The Q isn’t cheap at a retail price of $4250. On the flip side, the RX1R II is $3,898 — so neither camera is cheap (but neither is a full-frame DSLR that has a great slice of glass). The Q is bigger, but the height is identical, when the RX1R II’s EVF is deployed with the eyecup. The Q is heavier by about 150g, but curiously the density of the RX1R II makes the units feel about precisely the exact same weight.
I didn’t find the Leica’s touch screen to be terribly revolutionary. Yes, it’s wonderful to swipe between photos, and touch the screen for menu choices that are different, but the software doesn’t enable touch. The exposure compensation dial of the Q is unmarked — you do not understand how much compensation you have pinpointed in without triggering EVF or the display. The payment dial of the Sony is superb. It is labeled and it’s the most satisfying of clicks.
The Q’s EVF is fantastic, albeit a bit contrasty. The viewport is huge — not problematic for eyeglass wearers — and boasts 3. 68 million pixels to Sony’s 2. 36 million, but really, we’re splitting hairs. I don’t have the visual acuity to tell the difference whilst out.
The Q has a 28mm f/1.7 lens, which I found to be a little wide. There’s a bit of feature exaggeration which I found unappealing when taking photos of people from a few feet away. However, the quality is ridiculous. The DNG has an integrated lens profile, therefore it’s not possible to tell what type of barrel distortion might exist. I don’t care what type of voodoo happens in Lightroom because the photos look great.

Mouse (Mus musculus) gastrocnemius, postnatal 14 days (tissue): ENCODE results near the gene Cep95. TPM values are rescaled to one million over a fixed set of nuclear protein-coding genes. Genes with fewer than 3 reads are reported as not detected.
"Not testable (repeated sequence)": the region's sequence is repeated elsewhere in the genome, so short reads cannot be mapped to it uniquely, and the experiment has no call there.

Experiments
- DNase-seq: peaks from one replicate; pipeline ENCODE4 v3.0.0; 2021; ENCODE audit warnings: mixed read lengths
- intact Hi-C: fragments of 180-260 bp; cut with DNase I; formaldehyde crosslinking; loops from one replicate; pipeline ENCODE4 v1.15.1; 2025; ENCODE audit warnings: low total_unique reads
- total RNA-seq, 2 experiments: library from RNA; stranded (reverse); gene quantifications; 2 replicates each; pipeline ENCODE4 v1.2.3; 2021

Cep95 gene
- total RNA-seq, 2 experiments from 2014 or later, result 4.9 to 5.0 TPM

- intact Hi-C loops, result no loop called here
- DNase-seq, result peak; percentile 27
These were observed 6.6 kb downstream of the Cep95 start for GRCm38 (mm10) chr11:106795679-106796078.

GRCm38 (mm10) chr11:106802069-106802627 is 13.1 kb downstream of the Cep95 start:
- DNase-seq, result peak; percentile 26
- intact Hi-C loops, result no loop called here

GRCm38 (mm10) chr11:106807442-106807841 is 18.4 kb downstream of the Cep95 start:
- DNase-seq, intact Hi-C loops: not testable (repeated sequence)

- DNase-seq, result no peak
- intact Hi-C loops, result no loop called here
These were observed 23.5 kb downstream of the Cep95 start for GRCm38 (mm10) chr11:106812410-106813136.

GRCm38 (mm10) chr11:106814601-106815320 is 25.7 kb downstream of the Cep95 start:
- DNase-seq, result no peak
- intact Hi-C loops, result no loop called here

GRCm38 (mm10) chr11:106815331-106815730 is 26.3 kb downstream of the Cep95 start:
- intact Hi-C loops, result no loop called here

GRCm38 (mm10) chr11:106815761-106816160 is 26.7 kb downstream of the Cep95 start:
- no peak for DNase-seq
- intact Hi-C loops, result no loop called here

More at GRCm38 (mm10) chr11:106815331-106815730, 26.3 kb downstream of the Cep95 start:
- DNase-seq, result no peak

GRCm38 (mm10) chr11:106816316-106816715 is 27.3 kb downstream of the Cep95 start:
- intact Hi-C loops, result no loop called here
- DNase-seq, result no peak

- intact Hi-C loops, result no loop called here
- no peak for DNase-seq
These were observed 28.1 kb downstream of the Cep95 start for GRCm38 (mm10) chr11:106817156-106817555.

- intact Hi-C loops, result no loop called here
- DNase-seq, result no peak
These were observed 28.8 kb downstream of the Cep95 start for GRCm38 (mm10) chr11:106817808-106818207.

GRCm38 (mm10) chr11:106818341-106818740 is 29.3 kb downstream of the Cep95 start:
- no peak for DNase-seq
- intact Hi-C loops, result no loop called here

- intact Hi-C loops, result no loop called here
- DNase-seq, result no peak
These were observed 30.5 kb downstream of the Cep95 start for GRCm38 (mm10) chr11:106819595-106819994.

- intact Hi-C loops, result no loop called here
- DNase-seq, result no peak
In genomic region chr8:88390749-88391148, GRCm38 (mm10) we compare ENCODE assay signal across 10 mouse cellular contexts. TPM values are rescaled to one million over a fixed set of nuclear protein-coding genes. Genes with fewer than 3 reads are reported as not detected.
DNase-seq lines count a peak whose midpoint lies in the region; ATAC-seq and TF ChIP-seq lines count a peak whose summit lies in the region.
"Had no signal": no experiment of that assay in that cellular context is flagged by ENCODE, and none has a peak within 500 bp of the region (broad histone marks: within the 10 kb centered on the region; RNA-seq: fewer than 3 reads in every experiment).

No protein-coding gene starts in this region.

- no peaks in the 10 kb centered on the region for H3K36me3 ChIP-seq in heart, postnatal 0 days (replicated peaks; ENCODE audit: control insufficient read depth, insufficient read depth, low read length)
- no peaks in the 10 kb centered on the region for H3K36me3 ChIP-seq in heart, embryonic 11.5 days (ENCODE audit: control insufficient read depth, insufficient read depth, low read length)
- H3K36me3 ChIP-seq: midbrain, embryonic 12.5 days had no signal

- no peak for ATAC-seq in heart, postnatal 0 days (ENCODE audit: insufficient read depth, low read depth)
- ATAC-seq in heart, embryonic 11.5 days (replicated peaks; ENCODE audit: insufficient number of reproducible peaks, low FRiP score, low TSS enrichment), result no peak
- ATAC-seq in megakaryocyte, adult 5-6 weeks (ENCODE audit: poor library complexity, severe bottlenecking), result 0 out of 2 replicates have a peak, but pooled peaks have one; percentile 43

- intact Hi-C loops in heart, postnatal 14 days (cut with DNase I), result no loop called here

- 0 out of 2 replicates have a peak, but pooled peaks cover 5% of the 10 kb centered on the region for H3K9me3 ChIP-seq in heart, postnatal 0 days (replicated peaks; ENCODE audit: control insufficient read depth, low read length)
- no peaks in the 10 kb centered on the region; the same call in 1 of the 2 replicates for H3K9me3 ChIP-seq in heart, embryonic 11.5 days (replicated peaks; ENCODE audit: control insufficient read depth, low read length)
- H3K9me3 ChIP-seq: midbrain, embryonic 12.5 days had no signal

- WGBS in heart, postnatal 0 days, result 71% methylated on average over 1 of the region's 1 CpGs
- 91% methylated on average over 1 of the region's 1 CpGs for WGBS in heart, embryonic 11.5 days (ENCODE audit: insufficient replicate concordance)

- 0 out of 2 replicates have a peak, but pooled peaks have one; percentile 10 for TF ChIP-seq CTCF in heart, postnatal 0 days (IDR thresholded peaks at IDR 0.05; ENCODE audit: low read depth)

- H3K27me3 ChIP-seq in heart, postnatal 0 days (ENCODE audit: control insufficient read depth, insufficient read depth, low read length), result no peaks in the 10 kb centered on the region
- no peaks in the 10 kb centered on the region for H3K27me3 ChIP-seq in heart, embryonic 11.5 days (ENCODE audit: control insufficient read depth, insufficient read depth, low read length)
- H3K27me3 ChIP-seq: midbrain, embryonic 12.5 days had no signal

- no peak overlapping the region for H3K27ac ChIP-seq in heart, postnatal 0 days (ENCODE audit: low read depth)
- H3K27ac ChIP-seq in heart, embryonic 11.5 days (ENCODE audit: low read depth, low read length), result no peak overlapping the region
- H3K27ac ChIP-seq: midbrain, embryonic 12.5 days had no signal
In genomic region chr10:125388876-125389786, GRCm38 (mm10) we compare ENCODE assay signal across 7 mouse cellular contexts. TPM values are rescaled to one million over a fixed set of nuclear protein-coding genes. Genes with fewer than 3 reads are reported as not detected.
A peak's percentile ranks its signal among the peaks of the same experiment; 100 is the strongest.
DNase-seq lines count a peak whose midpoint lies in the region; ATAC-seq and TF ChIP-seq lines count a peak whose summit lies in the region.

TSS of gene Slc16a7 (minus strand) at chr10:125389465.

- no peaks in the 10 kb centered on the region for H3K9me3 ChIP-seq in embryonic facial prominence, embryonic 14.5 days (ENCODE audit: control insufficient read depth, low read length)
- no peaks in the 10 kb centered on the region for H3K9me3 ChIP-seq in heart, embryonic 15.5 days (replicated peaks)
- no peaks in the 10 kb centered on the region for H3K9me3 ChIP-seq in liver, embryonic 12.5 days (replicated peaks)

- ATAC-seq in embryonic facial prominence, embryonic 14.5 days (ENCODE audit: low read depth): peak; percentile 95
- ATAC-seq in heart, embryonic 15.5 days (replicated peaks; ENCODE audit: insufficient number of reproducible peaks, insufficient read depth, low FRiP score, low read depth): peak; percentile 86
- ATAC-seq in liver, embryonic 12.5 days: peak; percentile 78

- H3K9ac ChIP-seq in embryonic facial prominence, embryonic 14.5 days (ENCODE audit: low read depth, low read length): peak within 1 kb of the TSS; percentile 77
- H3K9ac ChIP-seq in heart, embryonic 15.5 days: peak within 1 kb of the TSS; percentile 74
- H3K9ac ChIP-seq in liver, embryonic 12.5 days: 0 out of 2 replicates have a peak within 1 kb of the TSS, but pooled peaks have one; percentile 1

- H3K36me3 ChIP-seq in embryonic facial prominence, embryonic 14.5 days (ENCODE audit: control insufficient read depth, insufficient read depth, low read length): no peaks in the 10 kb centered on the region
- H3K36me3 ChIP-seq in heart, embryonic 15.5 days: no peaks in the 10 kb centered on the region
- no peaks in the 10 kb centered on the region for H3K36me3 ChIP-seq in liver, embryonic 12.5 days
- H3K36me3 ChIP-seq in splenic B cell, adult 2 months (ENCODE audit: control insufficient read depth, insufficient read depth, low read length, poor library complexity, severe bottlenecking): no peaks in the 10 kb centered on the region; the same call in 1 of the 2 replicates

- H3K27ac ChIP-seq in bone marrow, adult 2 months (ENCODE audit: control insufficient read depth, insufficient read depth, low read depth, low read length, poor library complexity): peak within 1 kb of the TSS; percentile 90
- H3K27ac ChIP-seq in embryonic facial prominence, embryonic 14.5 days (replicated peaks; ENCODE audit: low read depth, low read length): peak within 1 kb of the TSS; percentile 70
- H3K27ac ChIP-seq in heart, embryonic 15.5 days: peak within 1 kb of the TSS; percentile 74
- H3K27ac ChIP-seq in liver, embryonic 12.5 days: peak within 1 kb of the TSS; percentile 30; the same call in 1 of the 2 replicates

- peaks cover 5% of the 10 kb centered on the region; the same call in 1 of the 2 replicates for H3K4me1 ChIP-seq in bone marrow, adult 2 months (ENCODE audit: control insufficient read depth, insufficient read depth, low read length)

And the Q’s focusing is ridiculously fast. In low light, and especially with the AF Assist lamp. Comparing focusing speed is oranges and apples. The Q is much faster.
Ultimately, picking a camera is a personal choice because everyone has different goals with their photography and criteria for important capabilities. So size is a problem, I travel a lot. I shoot so focusing accuracy and speed matters. So I didn’t bother trying the features of either camera I don’t care about video. My photography don’t impact, so the variable filter of the Sony doesn’t really excite me much. Last, my images are posted by me on PhotoShelter and on Facebook. No exhibition prints for me. Both cameras are more than qualified for those tasks (which is also why I’m not providing 100% crops. DPReview has a studio scene comparison for technical types).
I wish the Q had a 35mm lens. I wish the RX1R II focused. I wish the Q was smaller. I wish the RX1R II had a menu system that is more intuitive. I wish the Q had a mode. I wish both had more easy ways to transfer images.
So which camera did I choose and why?
I picked the Leica Q first and foremost because of the focusing speed. It was a pet peeve issue for me, and I couldn’t look away for another 3 decades. The issue is the EVF. I never used the EVF on the RX1 that was original, and I said I didn’t need it. But I do, but not for the reasons you may think. You see, I’ve gotten a little older and I’m having more trouble focusing my eyes close up (presbyopia for the opthamology inclined). That has meant peering over my glasses to see the LCD screen. But it’s No Problem. I know I’ll miss the RX1R II’s body.
The camera is merely a tool, and both the Sony RX1R II and the Leica Q are fine tools. It’s on you if you can’t make photos with these cameras. I believe I’ll go make some pictures.
This post was updated to accurately reflect the purchase price of the Sony RX1R II.